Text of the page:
The Corruption In ‘Strange Meeting` and ‘Journey`s End

Category: Corruption
Last Updated: 10 Apr 2020
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Susan Hill exploits the form of the novel in ‘Strange Meeting’ to present a more moving ad sensitive depiction of the corruption of youth than R. C. Sheriff’s portrayal of this within his dramatic text ‘Journey’s End’. How far do you agree? Strange Meeting is a novel that was first published by Susan Hill in 1971. The text powerfully depicts the emotional effect that a life in the First World War could have on youth. Strange Meeting tells the tale of two young soldiers placed in an environment that breaks people.

Hilliard is a young man who in the back story has already experienced the horrors of war; this experience has left him to be out of place in a civilian life. Susan Hill tells us of a relationship that Hilliard and his sister used to share with one another, a relationship of which meant they could rely on one another for anything. However, after being exposed to the war, the effects it can have on a person show through. He no longer feels that he can relate to her, and she sees only a different man when she looks at him now. Raleigh also the perilous effects that the war can have on a, the main character in R. C.

Sherriff’s text ‘Journey’s End’. In this text Raleigh sees a man whom he once looked up to, Stanhope, having been destroyed and turned into a drunk. This reaction to the stress of war was a common one that many men turned to in order to cope with the war- we know that in the war many of the men were young men, and this was the only way they knew would help them to fight the loss of the people they may have lived with all of their lives. Almost all of the young men serving in the war suffered mental scars, and those who survived the war would almost never wholly recover from them. This shows exactly just how devastating the front lines were.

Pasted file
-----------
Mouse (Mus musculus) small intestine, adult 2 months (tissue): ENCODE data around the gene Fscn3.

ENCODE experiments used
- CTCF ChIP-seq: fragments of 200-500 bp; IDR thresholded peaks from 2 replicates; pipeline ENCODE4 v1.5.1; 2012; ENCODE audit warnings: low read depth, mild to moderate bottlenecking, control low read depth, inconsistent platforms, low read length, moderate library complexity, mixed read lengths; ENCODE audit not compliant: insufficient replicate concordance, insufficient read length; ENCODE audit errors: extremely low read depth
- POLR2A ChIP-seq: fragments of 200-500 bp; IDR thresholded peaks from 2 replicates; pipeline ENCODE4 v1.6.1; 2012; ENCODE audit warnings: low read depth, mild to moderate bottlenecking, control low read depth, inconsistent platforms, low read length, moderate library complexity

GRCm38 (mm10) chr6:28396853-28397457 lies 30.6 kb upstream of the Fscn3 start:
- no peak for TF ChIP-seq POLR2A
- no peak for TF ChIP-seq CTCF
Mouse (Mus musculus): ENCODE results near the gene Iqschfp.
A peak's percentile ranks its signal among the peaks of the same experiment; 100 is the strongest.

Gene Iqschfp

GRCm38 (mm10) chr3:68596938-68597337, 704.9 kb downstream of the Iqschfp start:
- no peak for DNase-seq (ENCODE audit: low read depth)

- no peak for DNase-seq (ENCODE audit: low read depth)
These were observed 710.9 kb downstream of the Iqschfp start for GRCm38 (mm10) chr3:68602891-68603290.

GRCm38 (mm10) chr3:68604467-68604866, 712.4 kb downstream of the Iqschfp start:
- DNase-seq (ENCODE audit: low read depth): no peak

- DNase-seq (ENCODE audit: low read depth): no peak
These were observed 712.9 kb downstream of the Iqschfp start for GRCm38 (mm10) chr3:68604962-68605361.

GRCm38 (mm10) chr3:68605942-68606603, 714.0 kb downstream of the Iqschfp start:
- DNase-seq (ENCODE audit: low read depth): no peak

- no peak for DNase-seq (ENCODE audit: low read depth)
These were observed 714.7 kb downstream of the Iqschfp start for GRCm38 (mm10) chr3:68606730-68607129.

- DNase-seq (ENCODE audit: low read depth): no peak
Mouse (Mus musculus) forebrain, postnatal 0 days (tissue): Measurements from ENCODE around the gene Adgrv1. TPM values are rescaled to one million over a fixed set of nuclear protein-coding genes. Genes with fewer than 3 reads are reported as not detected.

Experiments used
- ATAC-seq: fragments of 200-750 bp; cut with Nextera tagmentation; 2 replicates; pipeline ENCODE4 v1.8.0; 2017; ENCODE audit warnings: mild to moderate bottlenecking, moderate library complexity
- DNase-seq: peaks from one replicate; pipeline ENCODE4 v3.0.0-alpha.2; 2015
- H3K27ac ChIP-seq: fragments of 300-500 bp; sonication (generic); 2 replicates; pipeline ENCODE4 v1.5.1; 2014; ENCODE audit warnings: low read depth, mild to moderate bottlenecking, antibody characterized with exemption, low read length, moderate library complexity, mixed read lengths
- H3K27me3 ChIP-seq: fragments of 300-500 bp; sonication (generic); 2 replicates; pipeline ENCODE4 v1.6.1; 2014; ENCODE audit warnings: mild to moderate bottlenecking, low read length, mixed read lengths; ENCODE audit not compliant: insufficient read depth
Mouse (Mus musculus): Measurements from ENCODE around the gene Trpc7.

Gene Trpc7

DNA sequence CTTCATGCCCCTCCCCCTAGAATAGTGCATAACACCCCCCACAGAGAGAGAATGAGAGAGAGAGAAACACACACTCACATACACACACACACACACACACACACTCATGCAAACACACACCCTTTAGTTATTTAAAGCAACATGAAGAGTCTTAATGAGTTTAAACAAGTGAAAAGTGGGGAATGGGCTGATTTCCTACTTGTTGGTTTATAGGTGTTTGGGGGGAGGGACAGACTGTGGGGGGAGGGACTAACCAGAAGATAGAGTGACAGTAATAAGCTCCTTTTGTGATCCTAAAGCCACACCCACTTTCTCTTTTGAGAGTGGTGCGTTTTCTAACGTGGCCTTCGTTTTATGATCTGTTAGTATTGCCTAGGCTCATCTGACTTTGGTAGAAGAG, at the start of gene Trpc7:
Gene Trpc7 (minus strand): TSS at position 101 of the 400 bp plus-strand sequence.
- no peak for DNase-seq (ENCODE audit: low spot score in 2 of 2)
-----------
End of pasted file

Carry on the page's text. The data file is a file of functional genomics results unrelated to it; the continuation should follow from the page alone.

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Especially for those who were in the start of their lives, to see someone they knew come to the end of theirs so suddenly so young and in such horrific ways. We know that this was not a rare situation for people to be in; this was in fact happening on a mass scale to millions of people at a time. This shows just how insignificant the loss of life was in this time. The officers in both texts depict strong examples of the corruption of youth; however, it is hard to say which one, if any does so in a better way. An argument could be used to say that Sheriff produces a better example of how ast these effects can happen, and he does so in a very strong dramatic way. However, at the same time Susan Hill depicts the effects over a long duration of time, this is shown in a very good way at the start of the novel, when she introduces Hilliard, and says ‘He was afraid to go to sleep. For three weeks, he had been afraid of going to sleep’ this was shows how even after the war, or when a soldier left the war they were still being affected by it. This adds to the knowledge that these corruptions are not something that you can escape once they have taken effect.